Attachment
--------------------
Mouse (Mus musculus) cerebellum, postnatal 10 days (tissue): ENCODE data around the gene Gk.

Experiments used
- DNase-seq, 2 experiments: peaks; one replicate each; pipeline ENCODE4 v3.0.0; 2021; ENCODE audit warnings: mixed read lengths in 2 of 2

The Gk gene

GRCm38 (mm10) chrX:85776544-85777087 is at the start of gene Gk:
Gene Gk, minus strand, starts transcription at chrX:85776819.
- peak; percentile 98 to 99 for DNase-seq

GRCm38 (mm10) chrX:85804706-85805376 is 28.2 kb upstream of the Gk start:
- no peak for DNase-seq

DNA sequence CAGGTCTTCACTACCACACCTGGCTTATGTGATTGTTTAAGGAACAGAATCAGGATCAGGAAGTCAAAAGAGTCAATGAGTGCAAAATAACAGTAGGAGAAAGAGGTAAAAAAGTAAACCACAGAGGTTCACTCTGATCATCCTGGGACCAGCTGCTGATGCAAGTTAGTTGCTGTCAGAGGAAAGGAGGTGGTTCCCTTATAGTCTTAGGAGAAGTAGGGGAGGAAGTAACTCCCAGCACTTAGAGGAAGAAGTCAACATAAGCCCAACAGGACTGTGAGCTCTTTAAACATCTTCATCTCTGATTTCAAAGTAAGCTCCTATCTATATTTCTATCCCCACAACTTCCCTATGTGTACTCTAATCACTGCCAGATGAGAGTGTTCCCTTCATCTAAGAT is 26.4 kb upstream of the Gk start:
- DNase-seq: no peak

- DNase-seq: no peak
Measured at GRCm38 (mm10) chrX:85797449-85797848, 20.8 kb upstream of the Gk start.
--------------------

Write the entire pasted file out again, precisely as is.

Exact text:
Mouse (Mus musculus) cerebellum, postnatal 10 days (tissue): ENCODE data around the gene Gk.

Experiments used
- DNase-seq, 2 experiments: peaks; one replicate each; pipeline ENCODE4 v3.0.0; 2021; ENCODE audit warnings: mixed read lengths in 2 of 2

The Gk gene

GRCm38 (mm10) chrX:85776544-85777087 is at the start of gene Gk:
Gene Gk, minus strand, starts transcription at chrX:85776819.
- peak; percentile 98 to 99 for DNase-seq

GRCm38 (mm10) chrX:85804706-85805376 is 28.2 kb upstream of the Gk start:
- no peak for DNase-seq

DNA sequence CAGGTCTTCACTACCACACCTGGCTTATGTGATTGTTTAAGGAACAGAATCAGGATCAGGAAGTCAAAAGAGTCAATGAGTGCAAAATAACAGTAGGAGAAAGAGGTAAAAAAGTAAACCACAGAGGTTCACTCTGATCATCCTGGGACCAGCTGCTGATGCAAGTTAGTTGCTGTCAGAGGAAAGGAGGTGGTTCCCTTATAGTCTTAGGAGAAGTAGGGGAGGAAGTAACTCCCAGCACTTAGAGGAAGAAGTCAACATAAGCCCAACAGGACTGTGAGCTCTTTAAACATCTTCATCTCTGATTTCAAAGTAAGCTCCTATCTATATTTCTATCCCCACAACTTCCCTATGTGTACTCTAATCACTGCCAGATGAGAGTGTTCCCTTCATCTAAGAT is 26.4 kb upstream of the Gk start:
- DNase-seq: no peak

- DNase-seq: no peak
Measured at GRCm38 (mm10) chrX:85797449-85797848, 20.8 kb upstream of the Gk start.